About a week ago, I posted up a review for The Grimm Legacy by Polly Shulman. I also contacted her and asked her if she would be willing to be my first author interviewee. Polly replied that she would be delighted and so, I present her answers to my questions.
Much like Elizabeth, you also worked at a library and had your social studies teacher help you get the job. How much of The Grimm Legacy was inspired by events in your own life?
All of it, especially being chased by a rat after being shrunk with a shrink ray ... okay, not really. The parts from my own life are the ones you mentioned. The rest I borrowed from fairy tales or made up.
Besides some of the familiar fairy tales, there’s some which I’ve never heard of. How much research did you have to do before you actually began to write The Grimm Legacy?
I re-read zillions of fairy tales while I was writing: the Grimm stories, the Andrew Lang books, collections of folktales from India and Africa, literary fairy tales by Hans Christian Andersen and George Macdonald, and tons more. But I did the research and the writing simultaneously - otherwise I might just have sat there reading fairy tales for years and never started writing.
Those fairy tales are super interesting! Do you have a favourite one in particular?
I have so many favorites! They include: George Macdonald's "The Day Boy and the Night Girl"; The Grimms' "The Twelve Dancing Princesses"; and Andersen's "The Snow Queen."
Do you have any writing projects currently planned for the future?
Right now I'm working on a companion volume to The Grimm Legacy, called The Wells Bequest. Like The Grimm Legacy, it takes place in The New-York Circulating Material Repository and centers around one of the secret collections in the basement. This time, though, it's not fairy-tale objects, but objects from classic science fiction - think shrink rays and time machines. Most of the main characters are new, including the narrator - a boy named Leo - but readers of The Grimm Legacy will recognize his crush. It's Jaya, Anjali's kid sister from The Grimm Legacy, now a teenager and just as pesky as ever.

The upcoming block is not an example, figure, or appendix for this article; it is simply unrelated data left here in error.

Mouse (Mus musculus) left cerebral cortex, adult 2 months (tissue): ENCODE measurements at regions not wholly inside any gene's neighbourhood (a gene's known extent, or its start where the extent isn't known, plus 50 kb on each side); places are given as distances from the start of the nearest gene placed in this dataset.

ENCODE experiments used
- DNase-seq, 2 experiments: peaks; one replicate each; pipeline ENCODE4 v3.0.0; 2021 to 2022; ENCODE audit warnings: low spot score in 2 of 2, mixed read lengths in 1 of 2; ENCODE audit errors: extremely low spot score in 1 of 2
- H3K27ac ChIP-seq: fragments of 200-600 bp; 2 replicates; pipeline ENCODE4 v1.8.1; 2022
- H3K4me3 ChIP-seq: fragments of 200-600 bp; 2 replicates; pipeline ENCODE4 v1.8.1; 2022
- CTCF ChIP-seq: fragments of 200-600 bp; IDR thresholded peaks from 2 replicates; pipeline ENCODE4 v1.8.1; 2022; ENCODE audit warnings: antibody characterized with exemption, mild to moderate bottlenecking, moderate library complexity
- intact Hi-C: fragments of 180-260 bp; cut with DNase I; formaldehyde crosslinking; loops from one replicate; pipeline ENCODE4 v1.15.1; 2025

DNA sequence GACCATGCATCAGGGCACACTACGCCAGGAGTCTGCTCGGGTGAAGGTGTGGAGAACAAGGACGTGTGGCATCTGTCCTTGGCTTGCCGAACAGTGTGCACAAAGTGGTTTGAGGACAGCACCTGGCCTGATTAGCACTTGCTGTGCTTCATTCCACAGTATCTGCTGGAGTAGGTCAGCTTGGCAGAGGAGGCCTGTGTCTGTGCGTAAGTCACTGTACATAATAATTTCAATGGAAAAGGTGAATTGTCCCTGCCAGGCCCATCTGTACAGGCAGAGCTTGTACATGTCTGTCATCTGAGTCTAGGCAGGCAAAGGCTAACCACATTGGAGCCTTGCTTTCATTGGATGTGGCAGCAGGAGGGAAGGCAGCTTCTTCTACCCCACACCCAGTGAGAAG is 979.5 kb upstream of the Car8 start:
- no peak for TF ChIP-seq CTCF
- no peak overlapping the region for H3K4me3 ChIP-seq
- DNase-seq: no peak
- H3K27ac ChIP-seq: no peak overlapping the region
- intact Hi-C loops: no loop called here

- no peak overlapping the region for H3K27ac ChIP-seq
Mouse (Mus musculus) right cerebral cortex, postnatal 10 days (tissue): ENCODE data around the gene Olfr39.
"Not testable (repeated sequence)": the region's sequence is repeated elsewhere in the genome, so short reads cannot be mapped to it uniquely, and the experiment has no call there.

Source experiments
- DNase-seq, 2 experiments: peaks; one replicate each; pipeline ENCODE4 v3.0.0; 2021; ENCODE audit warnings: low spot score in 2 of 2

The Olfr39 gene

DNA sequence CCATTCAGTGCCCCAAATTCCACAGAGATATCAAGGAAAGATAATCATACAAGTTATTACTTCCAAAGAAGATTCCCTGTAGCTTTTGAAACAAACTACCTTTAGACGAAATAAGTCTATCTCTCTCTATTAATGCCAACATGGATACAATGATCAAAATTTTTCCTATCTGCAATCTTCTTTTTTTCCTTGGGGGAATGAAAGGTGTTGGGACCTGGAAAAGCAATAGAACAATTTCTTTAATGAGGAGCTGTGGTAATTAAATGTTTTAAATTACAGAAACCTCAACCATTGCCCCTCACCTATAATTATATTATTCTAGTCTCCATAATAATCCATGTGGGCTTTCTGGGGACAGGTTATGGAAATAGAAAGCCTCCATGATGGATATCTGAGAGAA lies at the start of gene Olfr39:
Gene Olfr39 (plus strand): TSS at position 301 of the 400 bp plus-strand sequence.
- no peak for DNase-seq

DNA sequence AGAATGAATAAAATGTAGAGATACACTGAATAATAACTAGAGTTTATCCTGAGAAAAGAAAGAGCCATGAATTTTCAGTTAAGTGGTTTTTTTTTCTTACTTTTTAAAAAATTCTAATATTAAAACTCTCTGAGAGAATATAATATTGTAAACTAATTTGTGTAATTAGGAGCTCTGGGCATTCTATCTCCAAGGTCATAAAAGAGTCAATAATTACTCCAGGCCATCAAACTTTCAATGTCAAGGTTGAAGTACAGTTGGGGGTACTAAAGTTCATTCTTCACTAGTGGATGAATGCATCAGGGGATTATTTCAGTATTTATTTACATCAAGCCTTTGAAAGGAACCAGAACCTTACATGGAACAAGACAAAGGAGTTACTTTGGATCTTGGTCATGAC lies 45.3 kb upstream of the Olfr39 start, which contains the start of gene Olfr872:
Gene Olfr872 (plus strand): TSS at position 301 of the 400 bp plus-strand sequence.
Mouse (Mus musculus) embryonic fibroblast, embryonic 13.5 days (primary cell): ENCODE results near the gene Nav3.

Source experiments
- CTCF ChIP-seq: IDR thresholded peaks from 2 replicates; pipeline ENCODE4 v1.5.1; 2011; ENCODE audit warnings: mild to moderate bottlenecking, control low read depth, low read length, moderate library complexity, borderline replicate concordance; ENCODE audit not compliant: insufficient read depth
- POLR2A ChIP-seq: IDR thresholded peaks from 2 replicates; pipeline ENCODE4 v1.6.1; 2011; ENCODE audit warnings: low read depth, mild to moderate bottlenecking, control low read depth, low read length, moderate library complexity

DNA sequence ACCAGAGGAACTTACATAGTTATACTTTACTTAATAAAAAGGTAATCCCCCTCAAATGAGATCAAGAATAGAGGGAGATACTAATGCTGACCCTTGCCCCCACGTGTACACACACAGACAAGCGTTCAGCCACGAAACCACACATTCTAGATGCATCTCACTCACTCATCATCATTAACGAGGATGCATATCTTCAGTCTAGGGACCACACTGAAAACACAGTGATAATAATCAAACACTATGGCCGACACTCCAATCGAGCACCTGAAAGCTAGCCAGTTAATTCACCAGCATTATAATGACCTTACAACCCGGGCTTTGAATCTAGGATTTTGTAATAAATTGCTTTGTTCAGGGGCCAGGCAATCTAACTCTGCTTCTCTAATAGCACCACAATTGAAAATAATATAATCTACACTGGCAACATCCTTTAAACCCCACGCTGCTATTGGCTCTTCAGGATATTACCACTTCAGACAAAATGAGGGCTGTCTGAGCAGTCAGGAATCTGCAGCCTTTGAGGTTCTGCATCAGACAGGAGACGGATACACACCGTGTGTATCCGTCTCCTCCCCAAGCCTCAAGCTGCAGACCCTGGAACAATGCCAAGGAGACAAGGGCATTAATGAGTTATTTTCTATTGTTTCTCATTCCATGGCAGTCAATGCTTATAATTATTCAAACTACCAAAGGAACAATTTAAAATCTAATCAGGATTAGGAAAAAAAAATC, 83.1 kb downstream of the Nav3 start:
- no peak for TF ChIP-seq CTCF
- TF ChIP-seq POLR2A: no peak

Yay, does this mean that Jaya will be working at the Repository, and will readers see the other characters from The Grimm Legacy as well? I know Aaron has a key to the Wells Bequest ...
Yes, Jaya is a page at the Repository, and the librarians are still there. Aaron, Elizabeth, Anjali, and Marc are away in college, but we might glimpse them in passing as Jaya and Leo travel back in time. Andre is still a little kid, but who knows? Maybe eventually he'll work in the Repository and have his own story.
Do you by any chance have a release date that's tentatively set up for the The Wells Bequest?
I'm not sure when The Wells Bequest will be published, but it won't be for at least a couple of years. First I have to write it - I haven't gotten very far yet - and then my editor (the wonderful Nancy Paulsen) has to edit it, Putnam has to print and distribute it, and so on.
There are other Special Collections in the New York Circulating Material Repository besides the Grimm Collection. What’s your favourite Collection and if the Repository actually existed, what would you borrow from it?
Probably the Grimm Collection - I always wanted to fly, and I would love to use that cloak of invisibility (if only I could find it) - but the time machine in the Wells Bequest is awfully tempting too. I would love to watch an original production of a Shakespeare play or see what Manhattan looked like before the Europeans arrived. I'd go back and find out what colors dinosaurs were, listen to their mating calls, watch dodos walk, watch passenger pigeons fly...
Assuming you’re allowed to borrow only one thing from the Grimm Collection, what would it be and what would you deposit in exchange for it?
Ha! That's one more bit of autobiography I forgot about - Elizabeth's sense of direction, which she leaves as a deposit when she borrows a magic object from the Grimm Collection. I can get lost in my own kitchen. My sense of direction is so bad I would hardly miss it. Might as well use it as a deposit, right? On the other hand, I would want to borrow an object that lets you fly - the winged sandals, maybe - which means I would need whatever sense of direction I have or I'd never get home again. So I think I'd leave my singing voice as a deposit. It's nothing to write home about, and I doubt I'd be doing much singing while flying.
That's actually not a bad deposit to leave! Plus, if you don't return the sandals in their original condition, losing your singing voice doesn't sound so bad.
Exactly. You'd say that even more loudly if you'd ever heard me sing.
Would you like to add anything else, Polly?
Yes, I'd like to mention my friend Cyril Emery. You talked about the call numbers in your review. Cyril's the one who wrote them. He's a United Nations librarian, a brilliant, hilarious, generous guy who came up with a witty way to modify the Dewey Decimal System to accommodate not just books, but objects - and not just objects, but magical ones.
A big thanks to Polly for taking the time to answer my questions. I really appreciated her prompt reply to my request and to show my gratitude, I'm giving away a copy of The Grimm Legacy.
So, read the rules below, and then fill out this FORM:
- This giveaway is open to any country that The Book Depository ships to.
- You must be a follower.
- You must be over the age of 13.
- This giveaway will end on January 14, 2011.